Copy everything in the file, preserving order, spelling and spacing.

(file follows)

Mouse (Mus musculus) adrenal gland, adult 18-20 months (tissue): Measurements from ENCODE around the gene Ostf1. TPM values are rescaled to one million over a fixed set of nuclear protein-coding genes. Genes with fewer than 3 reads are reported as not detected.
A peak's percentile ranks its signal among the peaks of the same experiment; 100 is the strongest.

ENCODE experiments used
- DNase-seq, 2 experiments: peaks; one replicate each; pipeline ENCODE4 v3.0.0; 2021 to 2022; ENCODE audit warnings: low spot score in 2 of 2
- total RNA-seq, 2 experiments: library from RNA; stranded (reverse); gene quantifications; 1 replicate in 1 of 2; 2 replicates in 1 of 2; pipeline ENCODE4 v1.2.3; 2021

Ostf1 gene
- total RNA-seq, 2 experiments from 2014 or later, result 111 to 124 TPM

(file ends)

Mouse (Mus musculus) adrenal gland, adult 18-20 months (tissue): Measurements from ENCODE around the gene Ostf1. TPM values are rescaled to one million over a fixed set of nuclear protein-coding genes. Genes with fewer than 3 reads are reported as not detected.
A peak's percentile ranks its signal among the peaks of the same experiment; 100 is the strongest.

ENCODE experiments used
- DNase-seq, 2 experiments: peaks; one replicate each; pipeline ENCODE4 v3.0.0; 2021 to 2022; ENCODE audit warnings: low spot score in 2 of 2
- total RNA-seq, 2 experiments: library from RNA; stranded (reverse); gene quantifications; 1 replicate in 1 of 2; 2 replicates in 1 of 2; pipeline ENCODE4 v1.2.3; 2021

Ostf1 gene
- total RNA-seq, 2 experiments from 2014 or later, result 111 to 124 TPM